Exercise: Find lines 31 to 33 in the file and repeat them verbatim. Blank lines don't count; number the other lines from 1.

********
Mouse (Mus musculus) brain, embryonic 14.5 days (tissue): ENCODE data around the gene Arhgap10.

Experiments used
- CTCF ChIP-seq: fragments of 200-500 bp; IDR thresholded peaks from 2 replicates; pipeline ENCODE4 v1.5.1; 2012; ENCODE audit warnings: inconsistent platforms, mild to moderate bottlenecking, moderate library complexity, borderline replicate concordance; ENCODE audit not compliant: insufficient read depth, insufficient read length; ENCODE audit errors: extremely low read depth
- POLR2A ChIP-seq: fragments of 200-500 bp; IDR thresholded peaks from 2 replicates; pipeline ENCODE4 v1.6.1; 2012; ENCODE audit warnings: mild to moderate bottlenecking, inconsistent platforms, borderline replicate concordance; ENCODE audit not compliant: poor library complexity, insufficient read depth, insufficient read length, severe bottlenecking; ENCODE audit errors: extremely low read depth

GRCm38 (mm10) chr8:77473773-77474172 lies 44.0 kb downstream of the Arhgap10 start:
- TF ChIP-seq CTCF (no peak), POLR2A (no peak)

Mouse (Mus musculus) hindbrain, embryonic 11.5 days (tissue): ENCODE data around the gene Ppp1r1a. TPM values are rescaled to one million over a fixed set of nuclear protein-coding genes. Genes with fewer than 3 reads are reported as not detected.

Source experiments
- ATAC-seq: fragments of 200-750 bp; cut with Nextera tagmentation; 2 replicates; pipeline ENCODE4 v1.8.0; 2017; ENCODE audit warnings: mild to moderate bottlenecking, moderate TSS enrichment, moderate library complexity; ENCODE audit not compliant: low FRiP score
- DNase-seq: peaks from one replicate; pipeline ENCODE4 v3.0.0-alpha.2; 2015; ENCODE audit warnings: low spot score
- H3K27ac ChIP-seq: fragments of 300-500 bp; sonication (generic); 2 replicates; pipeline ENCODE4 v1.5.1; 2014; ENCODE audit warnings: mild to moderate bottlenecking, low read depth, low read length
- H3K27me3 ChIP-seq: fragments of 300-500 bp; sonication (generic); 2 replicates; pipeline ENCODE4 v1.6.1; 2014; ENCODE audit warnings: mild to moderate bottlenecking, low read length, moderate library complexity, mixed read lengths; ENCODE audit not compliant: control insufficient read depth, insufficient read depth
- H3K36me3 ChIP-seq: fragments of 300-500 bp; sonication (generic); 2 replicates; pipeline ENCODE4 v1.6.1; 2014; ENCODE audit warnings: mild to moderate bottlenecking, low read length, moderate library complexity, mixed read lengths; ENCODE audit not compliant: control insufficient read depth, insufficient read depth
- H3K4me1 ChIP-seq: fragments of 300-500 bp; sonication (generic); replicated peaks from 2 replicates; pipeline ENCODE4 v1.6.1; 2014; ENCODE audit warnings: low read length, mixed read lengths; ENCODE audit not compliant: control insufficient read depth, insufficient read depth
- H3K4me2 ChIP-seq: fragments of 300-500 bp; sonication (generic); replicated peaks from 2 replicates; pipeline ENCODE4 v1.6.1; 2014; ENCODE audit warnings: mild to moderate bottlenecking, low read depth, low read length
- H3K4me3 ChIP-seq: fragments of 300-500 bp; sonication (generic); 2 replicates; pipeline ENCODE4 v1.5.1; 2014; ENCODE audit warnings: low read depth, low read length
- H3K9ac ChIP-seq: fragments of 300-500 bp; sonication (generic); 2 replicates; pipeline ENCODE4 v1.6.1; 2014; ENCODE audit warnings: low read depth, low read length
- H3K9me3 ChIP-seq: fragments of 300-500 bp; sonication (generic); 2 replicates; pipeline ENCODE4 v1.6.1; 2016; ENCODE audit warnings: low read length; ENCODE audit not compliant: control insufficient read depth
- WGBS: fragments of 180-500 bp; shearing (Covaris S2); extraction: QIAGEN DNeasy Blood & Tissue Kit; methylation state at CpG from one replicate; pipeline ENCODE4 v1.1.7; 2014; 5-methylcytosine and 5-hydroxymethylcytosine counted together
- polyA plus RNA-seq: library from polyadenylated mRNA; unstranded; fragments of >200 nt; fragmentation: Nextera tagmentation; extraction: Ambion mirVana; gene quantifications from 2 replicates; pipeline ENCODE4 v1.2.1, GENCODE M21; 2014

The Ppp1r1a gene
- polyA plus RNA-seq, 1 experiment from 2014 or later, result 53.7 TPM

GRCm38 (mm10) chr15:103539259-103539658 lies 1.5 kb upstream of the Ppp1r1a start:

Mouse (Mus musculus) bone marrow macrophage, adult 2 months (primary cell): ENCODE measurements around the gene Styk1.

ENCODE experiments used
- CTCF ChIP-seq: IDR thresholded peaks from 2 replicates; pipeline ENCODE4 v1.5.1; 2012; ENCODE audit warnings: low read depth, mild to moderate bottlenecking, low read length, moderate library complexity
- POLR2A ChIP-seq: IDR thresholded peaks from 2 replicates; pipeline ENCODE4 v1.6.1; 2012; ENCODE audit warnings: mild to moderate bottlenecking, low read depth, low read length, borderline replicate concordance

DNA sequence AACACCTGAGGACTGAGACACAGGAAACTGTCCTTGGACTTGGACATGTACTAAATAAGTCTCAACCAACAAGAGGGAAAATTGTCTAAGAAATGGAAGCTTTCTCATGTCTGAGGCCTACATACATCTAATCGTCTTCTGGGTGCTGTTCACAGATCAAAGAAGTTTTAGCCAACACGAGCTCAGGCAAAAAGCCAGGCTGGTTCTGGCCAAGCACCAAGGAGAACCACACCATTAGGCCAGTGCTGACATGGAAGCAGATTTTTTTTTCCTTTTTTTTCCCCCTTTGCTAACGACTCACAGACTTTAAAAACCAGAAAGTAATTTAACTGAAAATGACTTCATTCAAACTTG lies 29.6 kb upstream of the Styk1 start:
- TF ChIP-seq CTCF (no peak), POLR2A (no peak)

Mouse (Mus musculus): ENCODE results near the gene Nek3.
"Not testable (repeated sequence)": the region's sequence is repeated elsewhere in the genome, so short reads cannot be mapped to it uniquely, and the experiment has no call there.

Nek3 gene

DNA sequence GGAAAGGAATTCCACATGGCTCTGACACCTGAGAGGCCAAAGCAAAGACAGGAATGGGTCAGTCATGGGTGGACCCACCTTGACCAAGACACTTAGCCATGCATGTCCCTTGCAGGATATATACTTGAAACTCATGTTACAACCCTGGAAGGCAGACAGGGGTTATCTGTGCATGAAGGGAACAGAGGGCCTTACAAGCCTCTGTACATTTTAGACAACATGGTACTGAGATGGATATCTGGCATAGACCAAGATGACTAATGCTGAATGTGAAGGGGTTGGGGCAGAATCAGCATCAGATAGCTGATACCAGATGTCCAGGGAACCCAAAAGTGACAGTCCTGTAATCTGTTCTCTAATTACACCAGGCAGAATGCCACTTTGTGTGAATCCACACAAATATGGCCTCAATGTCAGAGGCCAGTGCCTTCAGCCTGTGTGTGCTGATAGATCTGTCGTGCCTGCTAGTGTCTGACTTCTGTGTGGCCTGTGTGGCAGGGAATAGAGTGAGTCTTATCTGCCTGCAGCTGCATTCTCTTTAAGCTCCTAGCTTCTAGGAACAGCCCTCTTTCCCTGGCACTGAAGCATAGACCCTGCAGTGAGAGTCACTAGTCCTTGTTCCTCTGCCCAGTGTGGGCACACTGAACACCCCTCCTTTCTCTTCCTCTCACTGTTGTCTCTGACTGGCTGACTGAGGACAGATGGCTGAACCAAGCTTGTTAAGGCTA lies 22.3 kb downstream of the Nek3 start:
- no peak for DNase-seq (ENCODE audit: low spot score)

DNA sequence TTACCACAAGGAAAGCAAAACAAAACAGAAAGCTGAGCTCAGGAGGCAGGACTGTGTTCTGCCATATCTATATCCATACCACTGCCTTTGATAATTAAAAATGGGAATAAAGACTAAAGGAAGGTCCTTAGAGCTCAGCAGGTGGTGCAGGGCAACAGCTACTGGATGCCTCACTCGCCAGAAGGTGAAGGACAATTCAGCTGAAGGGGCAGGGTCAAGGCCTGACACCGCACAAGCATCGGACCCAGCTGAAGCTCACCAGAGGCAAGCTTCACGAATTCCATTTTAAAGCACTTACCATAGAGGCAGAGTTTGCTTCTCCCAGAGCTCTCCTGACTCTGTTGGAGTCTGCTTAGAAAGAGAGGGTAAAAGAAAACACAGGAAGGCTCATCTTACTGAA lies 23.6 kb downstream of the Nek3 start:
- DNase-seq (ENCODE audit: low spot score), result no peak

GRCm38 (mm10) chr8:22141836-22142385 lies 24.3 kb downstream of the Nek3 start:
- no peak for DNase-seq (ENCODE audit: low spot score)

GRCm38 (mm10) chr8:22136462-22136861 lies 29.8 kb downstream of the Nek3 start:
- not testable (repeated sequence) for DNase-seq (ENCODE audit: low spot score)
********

"Not testable (repeated sequence)": the region's sequence is repeated elsewhere in the genome, so short reads cannot be mapped to it uniquely, and the experiment has no call there.

Nek3 gene

DNA sequence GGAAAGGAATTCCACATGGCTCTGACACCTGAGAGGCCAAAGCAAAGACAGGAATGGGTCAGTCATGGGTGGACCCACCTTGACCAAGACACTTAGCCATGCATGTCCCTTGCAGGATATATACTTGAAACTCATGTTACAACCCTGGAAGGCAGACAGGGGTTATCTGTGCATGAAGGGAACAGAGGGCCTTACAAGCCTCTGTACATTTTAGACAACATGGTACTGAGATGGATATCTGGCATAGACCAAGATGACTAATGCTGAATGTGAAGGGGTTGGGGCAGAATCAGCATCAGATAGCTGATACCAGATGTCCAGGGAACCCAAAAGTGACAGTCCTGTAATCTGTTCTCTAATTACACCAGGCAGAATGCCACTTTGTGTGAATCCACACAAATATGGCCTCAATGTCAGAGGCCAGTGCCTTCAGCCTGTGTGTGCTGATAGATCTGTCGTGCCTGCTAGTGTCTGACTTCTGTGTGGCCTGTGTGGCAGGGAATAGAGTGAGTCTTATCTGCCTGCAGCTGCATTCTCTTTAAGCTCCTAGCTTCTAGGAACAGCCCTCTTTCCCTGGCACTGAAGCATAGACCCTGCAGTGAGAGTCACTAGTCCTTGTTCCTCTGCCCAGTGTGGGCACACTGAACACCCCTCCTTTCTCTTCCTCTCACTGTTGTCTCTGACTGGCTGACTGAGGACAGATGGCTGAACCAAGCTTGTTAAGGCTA lies 22.3 kb downstream of the Nek3 start: